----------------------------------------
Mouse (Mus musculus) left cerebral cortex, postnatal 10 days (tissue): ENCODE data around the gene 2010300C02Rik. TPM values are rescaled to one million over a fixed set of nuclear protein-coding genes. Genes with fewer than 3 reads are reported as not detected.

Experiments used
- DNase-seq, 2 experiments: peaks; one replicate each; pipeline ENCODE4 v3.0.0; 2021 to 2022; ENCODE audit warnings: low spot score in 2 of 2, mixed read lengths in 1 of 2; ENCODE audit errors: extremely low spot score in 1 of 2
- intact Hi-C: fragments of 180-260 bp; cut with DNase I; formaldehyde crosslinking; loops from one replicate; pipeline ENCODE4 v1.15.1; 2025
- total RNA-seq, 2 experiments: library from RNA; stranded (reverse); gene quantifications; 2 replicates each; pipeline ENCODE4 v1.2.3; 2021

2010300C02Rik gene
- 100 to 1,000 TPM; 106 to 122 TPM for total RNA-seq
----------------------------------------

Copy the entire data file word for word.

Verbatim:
Mouse (Mus musculus) left cerebral cortex, postnatal 10 days (tissue): ENCODE data around the gene 2010300C02Rik. TPM values are rescaled to one million over a fixed set of nuclear protein-coding genes. Genes with fewer than 3 reads are reported as not detected.

Experiments used
- DNase-seq, 2 experiments: peaks; one replicate each; pipeline ENCODE4 v3.0.0; 2021 to 2022; ENCODE audit warnings: low spot score in 2 of 2, mixed read lengths in 1 of 2; ENCODE audit errors: extremely low spot score in 1 of 2
- intact Hi-C: fragments of 180-260 bp; cut with DNase I; formaldehyde crosslinking; loops from one replicate; pipeline ENCODE4 v1.15.1; 2025
- total RNA-seq, 2 experiments: library from RNA; stranded (reverse); gene quantifications; 2 replicates each; pipeline ENCODE4 v1.2.3; 2021

2010300C02Rik gene
- 100 to 1,000 TPM; 106 to 122 TPM for total RNA-seq